• The machine is designed to be mechanically and electrically safe.
  • Functional safety (e.g. safe control circuits) and safe operation are guaranteed.
  • The machine is safe at the time it is placed on the market.
  • Safety or protective devices of the machine must not be bypassed.
  • Machines and systems must comply with the Machinery Directive from the planning stage through operation to subsequent modernization.
  • Technical documentation and operating instructions exist, which clearly draw the attention of the users or operators of the machine to the marked, existing residual risks.
  • Conformity assessments with risk evaluation must be carried out; after successful assessment, the manufacturer declares the conformity of the equipment (CE declaration of conformity) and may affix the CE mark (CE = Communauté Européenne, European Community).
    In the case of an incomplete machine, the manufacturer (as a non-marketer) issues an “EC Declaration of Incorporation” after successful assessment and informs the marketer which conditions still have to be fulfilled before the machine can be placed on the market, i.e. put into service.
  • A machine can only be traded freely in the EU if it has a CE mark and a CE declaration of conformity or an EC declaration of incorporation.

DIN EN ISO 12100: Safety of machinery and plants

DN EN ISO 12100 deals with general design guidelines for machinery and equipment. It describes basic hazards in the construction and operation of machines and helps to identify hazards, assess their potential and thus take them into account in the design. Relevant hazards can be mechanical, electrical or thermal or can be caused by noise, vibrations, radiation, materials or also by an unergonomic design.

Within the framework of a risk analysis according to DIN EN ISO 12100, the designer identifies the relevant hazards, structures and evaluates the risks that arise, and undertakes appropriate risk mitigation in his design. After that, the hazard situation is reassessed.

Once the design appears to be coherent and safe, engineering and other safeguards are developed to further mitigate risk, and final user information is defined to minimize risk.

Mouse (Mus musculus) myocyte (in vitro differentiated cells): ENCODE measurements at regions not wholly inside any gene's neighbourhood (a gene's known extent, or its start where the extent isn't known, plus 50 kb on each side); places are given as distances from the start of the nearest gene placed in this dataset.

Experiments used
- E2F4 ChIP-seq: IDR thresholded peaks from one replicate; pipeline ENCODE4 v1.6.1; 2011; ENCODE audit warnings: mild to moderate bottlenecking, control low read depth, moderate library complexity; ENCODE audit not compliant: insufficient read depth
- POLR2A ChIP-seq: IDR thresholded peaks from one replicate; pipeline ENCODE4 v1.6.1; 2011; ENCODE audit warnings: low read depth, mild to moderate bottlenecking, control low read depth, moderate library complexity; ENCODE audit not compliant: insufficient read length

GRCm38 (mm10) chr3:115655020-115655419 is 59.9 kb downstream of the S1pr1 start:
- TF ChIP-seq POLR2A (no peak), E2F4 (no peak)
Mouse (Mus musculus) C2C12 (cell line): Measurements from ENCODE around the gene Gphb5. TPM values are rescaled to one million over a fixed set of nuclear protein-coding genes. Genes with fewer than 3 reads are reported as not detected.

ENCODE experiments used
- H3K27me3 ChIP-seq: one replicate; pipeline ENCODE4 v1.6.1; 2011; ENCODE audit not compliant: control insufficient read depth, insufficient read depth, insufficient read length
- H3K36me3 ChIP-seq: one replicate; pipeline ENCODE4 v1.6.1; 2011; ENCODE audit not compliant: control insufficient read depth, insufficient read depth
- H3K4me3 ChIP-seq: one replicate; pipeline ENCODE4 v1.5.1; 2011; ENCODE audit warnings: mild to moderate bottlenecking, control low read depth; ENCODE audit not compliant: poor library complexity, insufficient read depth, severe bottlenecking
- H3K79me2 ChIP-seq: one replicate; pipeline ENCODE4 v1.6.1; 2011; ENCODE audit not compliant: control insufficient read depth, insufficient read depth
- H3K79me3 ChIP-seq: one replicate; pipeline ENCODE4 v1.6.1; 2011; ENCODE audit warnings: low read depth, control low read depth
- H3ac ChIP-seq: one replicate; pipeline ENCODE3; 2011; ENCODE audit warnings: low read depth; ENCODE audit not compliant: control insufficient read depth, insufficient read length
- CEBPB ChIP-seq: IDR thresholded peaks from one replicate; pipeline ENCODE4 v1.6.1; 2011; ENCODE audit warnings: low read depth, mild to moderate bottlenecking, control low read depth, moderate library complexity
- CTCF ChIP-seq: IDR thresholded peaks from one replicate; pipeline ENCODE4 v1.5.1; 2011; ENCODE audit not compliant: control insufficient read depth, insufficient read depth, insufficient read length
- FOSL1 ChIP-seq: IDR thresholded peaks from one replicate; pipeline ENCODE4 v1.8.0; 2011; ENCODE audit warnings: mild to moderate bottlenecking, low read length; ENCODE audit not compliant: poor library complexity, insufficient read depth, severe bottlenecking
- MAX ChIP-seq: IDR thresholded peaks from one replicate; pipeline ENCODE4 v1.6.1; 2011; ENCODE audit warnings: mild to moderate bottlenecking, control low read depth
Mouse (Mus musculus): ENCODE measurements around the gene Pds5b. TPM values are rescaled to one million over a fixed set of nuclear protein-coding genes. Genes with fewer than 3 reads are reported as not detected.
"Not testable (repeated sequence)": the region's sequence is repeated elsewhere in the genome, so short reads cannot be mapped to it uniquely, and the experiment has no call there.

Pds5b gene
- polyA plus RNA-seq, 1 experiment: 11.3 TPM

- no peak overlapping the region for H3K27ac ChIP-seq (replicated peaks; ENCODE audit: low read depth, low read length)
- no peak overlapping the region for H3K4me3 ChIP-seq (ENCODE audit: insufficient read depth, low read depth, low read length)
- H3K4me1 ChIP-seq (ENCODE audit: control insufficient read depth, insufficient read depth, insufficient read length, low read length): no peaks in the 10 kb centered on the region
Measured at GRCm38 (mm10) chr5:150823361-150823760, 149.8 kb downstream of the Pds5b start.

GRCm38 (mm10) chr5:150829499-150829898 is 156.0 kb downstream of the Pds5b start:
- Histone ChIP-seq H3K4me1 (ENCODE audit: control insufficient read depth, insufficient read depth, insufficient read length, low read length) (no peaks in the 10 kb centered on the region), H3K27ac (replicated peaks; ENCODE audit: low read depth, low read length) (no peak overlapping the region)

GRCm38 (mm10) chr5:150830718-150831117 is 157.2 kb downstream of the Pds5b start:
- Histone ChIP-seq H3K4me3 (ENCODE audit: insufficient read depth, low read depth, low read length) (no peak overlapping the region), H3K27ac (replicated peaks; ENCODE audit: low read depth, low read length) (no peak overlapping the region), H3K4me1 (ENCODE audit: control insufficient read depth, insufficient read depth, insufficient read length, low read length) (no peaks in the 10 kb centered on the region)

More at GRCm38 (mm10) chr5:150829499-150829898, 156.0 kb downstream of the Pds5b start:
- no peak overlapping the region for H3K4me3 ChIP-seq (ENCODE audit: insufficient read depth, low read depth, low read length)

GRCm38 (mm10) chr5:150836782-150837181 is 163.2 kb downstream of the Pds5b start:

Depending on the process, application and industry, further technical guidelines, standards or norms are applied, such as:

DIN EN 746 (Safety requirements for industrial thermoprocessing equipment)

DIN EN 746 regulates the general and specific safety of industrial thermoprocessing equipment. The industry standard defines in particular the safety requirements for

  • Combustion and fuel supply systems,
  • the generation and application of protective and reaction gases,
  • Hot-dip galvanizing plants,
  • Salt bath heat treatment equipment and facilities,
  • Quenching systems

as well as to their specific protection systems.

DIN EN 17052-1 (Usable space in heat treatment furnaces)

This industrial standard deals with temperature uniformity in the usable space of industrial furnaces and heat treatment plants and their system accuracy in this respect: In contrast to the “furnace chamber”, which describes the volume of the entire interior of a furnace, the “usable space” defines the space that can actually be used effectively for heat treatment, i.e. the furnace chamber minus loading devices and safety distances to door insulation, heating and air guidance elements, temperature sensors, etc..

ISO 50001 (energy management)

ISO 50001 supports companies and organizations in establishing systematic energy management. In Germany, certification in accordance with ISO 50001 or DIN EN 50001 is a prerequisite for partial exemption from the EEG surcharge or potential relief from electricity and energy tax. The aim of the standard is to unlock untapped energy efficiency potential in energy-intensive companies, thereby reducing energy costs and lowering greenhouse gas emissions (carbon footprint) and other negative impacts of energy consumption on the environment.

The systematic energy management of a company can be designed according to the following agenda:

  • Systematic recording of all energy flows in the company (energy sources, energy use, energy consumers)
  • Assessment of the status quo of the efficiency of the facilities and equipment relevant for energy consumption as well as processes and activities
  • Definition of target figures for energy-related performance
  • Development, planning and implementation of both technical measures to improve energy efficiency and strategic and organizational management approaches

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47506 Neukirchen-Vluyn